Lots of things can (and do) go wrong in this process. If you didn't have DNA to begin with, you will get no DNA after the PCR (obviously). If you use the wrong primers they won't match up with the DNA, and the process can't start. If the temperature is too hot or too cold, the enzyme makes mistakes and copies the DNA incorrectly or doesn't work at all. If there are too many metals in the solution left over from the sediment, the reaction will not work. If your enzyme has been stored incorrectly it will not work. When it doesn't work you simply try again, and again, and again until you figure out which step went wrong. Keep in mind that this has to happen for each sample you are dealing with.

Once you have your PCR product (amplified segments of DNA selected by your primers), it gets run on an electrophoresis gel. Basically you use electricity to move the DNA segments through a gel (kind of like gelatin). The smallest fragments will be pushed the farthest along the gel by the electricity and the largest fragments will move the least. If all goes according to plans, you see bands in the gel corresponding to different-sized fragments of DNA. Each band represents millions of copies of that specific fragment. At that point you use a gel extraction kit to remove the now-purified (all the same segment) DNA from the gel. At this point the DNA gets sent off for sequencing where various technologies that are too technical for this blog (maybe I'll try explaining when I understand them better... on the other hand, maybe I'll spare you that) are used to read the pattern of A's, C's, T's, and G's of each fragment. The code then gets sent back to the scientists who have to figure out how to assemble the various fragments of DNA into something that can be useful.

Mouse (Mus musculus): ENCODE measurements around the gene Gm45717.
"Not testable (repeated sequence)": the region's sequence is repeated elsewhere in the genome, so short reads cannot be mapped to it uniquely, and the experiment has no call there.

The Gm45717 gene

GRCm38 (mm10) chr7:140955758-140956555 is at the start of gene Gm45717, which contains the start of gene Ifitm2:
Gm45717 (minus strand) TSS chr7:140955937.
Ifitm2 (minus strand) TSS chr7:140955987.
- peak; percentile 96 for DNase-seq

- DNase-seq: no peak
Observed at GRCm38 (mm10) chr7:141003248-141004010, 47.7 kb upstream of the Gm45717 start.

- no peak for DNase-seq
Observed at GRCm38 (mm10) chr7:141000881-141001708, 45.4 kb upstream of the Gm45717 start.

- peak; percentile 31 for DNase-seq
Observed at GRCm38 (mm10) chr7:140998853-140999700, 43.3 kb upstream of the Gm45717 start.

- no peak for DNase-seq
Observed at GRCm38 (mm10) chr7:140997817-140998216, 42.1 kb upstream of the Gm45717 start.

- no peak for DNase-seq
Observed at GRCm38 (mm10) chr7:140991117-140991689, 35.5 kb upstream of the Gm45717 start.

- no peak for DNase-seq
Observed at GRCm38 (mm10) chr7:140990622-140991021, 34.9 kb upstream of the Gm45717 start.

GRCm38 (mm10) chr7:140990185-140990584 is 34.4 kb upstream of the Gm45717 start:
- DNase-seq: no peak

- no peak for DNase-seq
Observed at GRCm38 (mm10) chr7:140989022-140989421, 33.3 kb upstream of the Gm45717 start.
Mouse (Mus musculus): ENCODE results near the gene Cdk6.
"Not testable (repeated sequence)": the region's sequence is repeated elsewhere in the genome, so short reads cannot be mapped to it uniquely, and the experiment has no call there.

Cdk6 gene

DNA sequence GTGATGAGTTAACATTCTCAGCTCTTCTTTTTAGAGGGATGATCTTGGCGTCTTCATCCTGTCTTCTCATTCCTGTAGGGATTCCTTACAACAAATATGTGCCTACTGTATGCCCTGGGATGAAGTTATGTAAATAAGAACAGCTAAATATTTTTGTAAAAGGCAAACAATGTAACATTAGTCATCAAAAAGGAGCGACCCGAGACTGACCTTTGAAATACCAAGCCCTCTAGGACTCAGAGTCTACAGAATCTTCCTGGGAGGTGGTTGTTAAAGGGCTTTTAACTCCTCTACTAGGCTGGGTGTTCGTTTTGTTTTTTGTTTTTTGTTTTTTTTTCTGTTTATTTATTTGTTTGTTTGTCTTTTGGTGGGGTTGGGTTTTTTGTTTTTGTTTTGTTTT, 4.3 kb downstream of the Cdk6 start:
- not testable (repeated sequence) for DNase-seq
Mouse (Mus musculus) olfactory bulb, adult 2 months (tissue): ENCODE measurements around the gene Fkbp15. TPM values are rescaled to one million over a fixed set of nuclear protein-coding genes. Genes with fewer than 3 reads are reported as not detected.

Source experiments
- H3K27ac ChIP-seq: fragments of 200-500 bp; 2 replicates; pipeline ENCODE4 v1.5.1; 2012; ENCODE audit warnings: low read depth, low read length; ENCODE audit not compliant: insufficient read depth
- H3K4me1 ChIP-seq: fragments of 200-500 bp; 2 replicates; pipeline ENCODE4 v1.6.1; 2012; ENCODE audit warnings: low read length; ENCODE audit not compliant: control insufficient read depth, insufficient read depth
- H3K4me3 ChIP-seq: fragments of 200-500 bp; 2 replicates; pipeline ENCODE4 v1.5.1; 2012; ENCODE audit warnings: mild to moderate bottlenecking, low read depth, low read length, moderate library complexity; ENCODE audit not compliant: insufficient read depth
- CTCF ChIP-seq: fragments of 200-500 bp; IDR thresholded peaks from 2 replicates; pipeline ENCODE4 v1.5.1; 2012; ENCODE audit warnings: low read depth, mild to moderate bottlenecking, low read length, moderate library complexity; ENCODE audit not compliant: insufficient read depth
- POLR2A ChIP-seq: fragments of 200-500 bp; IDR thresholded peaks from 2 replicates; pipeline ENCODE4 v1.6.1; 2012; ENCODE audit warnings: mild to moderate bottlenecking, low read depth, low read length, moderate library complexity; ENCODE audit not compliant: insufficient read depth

The final step is analysis. Depending on the question asked, this might be trying to use the genetic code to figure out how closely related two species are, or what organisms were in your sample, or what genes were present, or any one of a number of different questions. For each question there are multiple ways to search for an answer and in some cases different methods will provide different answers. Scientists need to understand the (often new) technologies used for the various steps so that they can properly interpret the data. It is not enough to simple know the code. A question as simple as "is species A more closely related to species B or species C?" can have different answers depending on what part of the DNA was amplified. Sometimes one gene can tell one evolutionary story, where a whole genome (all the DNA in an organism) can tell a very different one. If you only look at the one gene, you might never know. This is why scientists still argue about how certain species evolved and why phylogenetic trees (think family tree of species based on genetics) can be very controversial.

The point is not that science is hard (duh!), or even to make you think I am crazy for wanting to do all of this. However, maybe next time you watch CSI or Law and Order and the crime lab instantaneously delivers that key DNA evidence, you will realize that science doesn't actually work that fast, and you will know that it really is quite complicated!